As a result, the years between 2004 and 2007 saw considerable forward movement on a range of issues, including Kashmir. Although there were a couple of major terrorist incidents during this period, New Delhi did not allow them to disrupt the peace process.

But the attack in Mumbai on November 26, 2008, put enormous pressure on the 2004 understanding. Manmohan Singh’s effort to rejuvenate the peace process afterward was clouded by the terrorism question, especially the lack of progress in Pakistan on the trial of individuals accused of perpetrating the November attack.

Modi has addressed the question of cross-border violence by establishing a new mechanism for talks on terrorism between the two national security advisers. At the end of Indian External Affairs Minister Sushma Swaraj’s visit to Pakistan on December 9, 2015, both sides “noted the successful talks on terrorism and security related issues in Bangkok by the two [advisers].” They also agreed that the advisers “will continue to address all issues connected to terrorism. The Indian side was assured of the steps being taken to expedite the early conclusion of the Mumbai trial.” Similar mechanisms in the past did not deliver adequate results; Pakistan’s promises regarding the trial for the November 2008 attackers have not been met.

The core issues of Kashmir and terrorism have been viewed as interlinked and intractable. Might they emerge as deal breakers again? To be sure, the Pathankot attack will not be the last. There will be more terrorist incidents in the near future. But the Bangkok Mechanism was tested quickly in 2016, and its immediate activation has generated some hope in New Delhi that it could be different this time.

Whether the peace process will survive a big attack will depend on the level of confidence generated through counterterrorism cooperation between Pakistan and India. An extended period of reduced cross-border violence will, however, create room for Indian political advances on Kashmir. Mutually reassuring steps on terrorism and Kashmir could create a virtuous circle that could be boosted through expanding cooperation in other areas.

Build on the Bangkok Mechanism to strengthen the engagement with the security agencies in Pakistan. The true test will lie in the nature and extent of cooperation from Pakistan in finding and punishing the perpetrators of the Pathankot attack. Beyond the investigations of the specific incidents, India would like to see Pakistan begin dismantling the anti-India terrorist networks based on its soil. Despite India’s evident shared interests with Pakistan on countering terrorism, New Delhi has not been able to conduct a productive dialogue with Islamabad on the matter. Part of the problem has been New Delhi’s difficulty in directly engaging Pakistan’s security agencies on issues relating to terrorism. The Bangkok Mechanism holds the promise of changing that.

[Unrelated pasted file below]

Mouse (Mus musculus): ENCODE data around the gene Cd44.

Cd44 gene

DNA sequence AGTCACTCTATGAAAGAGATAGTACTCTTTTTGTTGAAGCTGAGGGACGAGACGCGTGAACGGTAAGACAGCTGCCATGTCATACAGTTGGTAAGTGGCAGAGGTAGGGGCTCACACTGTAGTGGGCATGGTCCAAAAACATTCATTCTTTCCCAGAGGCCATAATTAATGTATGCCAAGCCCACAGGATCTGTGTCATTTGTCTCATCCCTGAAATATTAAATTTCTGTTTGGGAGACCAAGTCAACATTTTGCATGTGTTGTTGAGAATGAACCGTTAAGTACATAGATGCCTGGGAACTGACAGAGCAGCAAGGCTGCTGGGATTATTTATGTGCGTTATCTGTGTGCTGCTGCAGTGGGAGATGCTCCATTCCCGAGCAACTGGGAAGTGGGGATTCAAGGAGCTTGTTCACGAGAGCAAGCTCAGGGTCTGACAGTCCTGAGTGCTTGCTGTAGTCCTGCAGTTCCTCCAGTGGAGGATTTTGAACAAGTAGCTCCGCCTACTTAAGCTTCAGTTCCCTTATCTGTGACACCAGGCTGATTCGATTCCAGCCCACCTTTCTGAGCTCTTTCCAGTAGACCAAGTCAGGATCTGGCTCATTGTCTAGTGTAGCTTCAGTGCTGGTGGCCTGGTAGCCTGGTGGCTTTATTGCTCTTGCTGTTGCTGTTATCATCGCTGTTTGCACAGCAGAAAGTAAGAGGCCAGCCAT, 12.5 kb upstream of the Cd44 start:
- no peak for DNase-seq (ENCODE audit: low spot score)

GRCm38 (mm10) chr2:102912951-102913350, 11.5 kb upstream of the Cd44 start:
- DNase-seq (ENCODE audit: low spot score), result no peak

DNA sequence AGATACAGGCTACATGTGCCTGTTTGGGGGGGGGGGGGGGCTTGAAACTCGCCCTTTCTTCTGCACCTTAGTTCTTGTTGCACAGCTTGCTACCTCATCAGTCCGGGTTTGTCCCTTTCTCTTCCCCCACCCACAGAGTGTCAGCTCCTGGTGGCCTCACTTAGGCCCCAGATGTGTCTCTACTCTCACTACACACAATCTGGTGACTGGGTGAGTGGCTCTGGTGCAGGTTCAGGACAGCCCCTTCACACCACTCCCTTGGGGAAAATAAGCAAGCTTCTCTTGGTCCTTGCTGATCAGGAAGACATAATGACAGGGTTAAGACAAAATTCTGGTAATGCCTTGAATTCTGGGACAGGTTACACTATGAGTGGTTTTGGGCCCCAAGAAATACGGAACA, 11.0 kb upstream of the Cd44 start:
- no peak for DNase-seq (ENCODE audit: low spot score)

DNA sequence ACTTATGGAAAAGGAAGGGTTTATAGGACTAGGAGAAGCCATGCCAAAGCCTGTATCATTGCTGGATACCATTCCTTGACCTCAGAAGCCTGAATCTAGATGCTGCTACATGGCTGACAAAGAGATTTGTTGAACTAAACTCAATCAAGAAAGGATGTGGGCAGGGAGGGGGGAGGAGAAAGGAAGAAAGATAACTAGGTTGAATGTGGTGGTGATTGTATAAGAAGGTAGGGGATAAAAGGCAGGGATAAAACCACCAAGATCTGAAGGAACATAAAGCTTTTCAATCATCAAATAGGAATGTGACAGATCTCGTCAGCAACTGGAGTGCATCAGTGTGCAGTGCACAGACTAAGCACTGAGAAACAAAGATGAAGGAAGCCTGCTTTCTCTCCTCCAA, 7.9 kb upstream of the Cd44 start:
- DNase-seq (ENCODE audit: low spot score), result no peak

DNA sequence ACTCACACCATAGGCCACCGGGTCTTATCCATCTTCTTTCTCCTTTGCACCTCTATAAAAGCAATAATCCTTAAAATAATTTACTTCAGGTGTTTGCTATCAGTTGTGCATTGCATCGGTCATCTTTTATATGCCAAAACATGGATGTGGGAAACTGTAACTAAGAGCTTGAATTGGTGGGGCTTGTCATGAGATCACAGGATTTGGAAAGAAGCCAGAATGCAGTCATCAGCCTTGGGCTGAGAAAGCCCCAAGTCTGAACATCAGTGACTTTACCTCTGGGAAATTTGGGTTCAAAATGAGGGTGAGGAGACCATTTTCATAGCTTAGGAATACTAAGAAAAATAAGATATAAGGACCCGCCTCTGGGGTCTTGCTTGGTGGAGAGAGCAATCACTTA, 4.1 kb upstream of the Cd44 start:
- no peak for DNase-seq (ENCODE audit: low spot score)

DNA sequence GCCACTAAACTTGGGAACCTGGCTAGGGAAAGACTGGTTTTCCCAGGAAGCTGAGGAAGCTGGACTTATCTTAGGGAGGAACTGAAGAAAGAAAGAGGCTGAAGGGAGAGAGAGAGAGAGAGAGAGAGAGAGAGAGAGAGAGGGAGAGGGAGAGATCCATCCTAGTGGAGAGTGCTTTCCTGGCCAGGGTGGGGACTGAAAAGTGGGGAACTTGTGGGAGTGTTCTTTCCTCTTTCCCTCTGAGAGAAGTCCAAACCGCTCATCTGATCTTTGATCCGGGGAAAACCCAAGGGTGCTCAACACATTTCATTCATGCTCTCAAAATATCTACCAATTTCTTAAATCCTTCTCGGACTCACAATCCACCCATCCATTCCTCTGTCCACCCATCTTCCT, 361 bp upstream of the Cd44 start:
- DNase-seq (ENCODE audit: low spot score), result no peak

Revive the 2005–2007 negotiations on Kashmir. Pakistan, for its part, would certainly want India to take positive steps regarding Kashmir. India has good reasons of its own to consider taking unilateral actions to reduce tensions on the ground. New Delhi should be prepared to pick up the threads of the Kashmir conversation between the special envoys that came to a halt in 2007. The two sides have already decided to restore the ceasefire agreed to in those negotiations through contacts between the security forces on the frontier. A reduction in cross-border infiltration and a crackdown on terrorist groups directed at Kashmir should allow New Delhi to reduce its military presence in the state and create a more conducive environment for political consultations—on and across the Line of Control—about the longer-term solutions to the question of Jammu and Kashmir.

Revisit stalled agreements forged during the United Progressive Alliance government’s decadelong negotiations with Pakistan. If Modi can show some early gains from the peace process, his ability to manage potential shocks will significantly improve. Here again, Modi might well benefit from following the road traveled by his predecessor, Manmohan Singh, whose tenure saw India and Pakistan come close to signing a number of agreements. These covered resolving the Siachen and Sir Creek disputes, normalizing trade relations, trading electricity across the border, and constructing an oil pipeline across the Punjab. Modi may have an opportunity to move forward on at least some of these in the immediate term. He should make the most of those openings.  

Risks and Rewards

The Pathankot attack has reinforced the view among skeptics in New Delhi that the chances of breaking the vicious circle in Indian-Pakistani relations are grim. The long list of accumulated grievances on both sides and the deepening distrust in recent years make India’s peace process with Pakistan an especially brittle enterprise.

That has not, however, stopped Modi or his predecessors from pursuing peace with Pakistan. The failures of one Indian leader have not prevented the next one from trying again. Without overcoming the bitter legacy of partition, these last few prime ministers recognized that India’s internal, regional, and international prospects will remain under a cloud. Vajpayee had the political will to seek a normalization of India’s relations with Pakistan. He did not have the time. Manmohan Singh had the time and inclination but not the internal freedom of action. Fate may have dealt Modi better cards than Vajpayee and Singh. He should not be afraid of playing them.